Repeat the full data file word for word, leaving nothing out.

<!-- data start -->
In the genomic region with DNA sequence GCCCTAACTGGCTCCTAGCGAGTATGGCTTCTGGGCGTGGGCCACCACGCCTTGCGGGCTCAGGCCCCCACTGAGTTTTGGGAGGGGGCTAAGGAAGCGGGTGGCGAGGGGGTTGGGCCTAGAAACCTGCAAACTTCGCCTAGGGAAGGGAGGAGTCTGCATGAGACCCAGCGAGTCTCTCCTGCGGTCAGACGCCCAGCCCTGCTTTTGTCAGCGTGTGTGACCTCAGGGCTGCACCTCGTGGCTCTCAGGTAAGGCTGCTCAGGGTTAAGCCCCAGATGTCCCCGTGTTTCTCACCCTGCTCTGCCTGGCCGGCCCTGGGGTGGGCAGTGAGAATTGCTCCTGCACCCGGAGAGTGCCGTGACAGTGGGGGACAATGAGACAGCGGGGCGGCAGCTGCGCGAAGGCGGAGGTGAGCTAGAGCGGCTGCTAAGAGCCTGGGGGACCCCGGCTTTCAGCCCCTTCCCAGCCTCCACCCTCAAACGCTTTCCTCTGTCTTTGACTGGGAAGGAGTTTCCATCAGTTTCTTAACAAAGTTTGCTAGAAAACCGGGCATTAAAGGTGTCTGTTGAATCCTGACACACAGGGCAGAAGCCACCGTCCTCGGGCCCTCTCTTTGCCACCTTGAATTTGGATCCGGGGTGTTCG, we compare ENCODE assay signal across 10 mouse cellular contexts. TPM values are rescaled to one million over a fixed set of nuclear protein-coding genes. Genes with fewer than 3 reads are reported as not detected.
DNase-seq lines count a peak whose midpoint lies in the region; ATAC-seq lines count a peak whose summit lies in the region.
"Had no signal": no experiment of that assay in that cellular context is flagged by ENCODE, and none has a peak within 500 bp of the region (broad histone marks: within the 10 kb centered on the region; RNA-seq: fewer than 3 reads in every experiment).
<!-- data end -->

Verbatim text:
In the genomic region with DNA sequence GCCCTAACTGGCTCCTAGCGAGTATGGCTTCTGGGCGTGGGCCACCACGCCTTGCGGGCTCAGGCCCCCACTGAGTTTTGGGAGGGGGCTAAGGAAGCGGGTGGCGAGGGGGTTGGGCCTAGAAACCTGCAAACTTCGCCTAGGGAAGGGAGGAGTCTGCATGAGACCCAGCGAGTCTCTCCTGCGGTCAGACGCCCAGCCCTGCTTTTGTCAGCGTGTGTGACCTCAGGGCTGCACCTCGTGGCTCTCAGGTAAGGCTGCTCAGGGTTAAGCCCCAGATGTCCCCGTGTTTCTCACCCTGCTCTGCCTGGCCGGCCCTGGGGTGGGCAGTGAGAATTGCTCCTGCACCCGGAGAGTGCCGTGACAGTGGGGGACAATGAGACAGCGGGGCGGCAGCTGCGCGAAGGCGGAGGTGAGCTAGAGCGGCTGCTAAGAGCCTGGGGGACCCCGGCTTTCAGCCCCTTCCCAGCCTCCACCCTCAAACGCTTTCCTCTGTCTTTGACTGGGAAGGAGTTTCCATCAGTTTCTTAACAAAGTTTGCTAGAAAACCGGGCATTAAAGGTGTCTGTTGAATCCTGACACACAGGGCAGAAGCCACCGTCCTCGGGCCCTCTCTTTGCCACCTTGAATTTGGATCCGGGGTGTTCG, we compare ENCODE assay signal across 10 mouse cellular contexts. TPM values are rescaled to one million over a fixed set of nuclear protein-coding genes. Genes with fewer than 3 reads are reported as not detected.
DNase-seq lines count a peak whose midpoint lies in the region; ATAC-seq lines count a peak whose summit lies in the region.
"Had no signal": no experiment of that assay in that cellular context is flagged by ENCODE, and none has a peak within 500 bp of the region (broad histone marks: within the 10 kb centered on the region; RNA-seq: fewer than 3 reads in every experiment).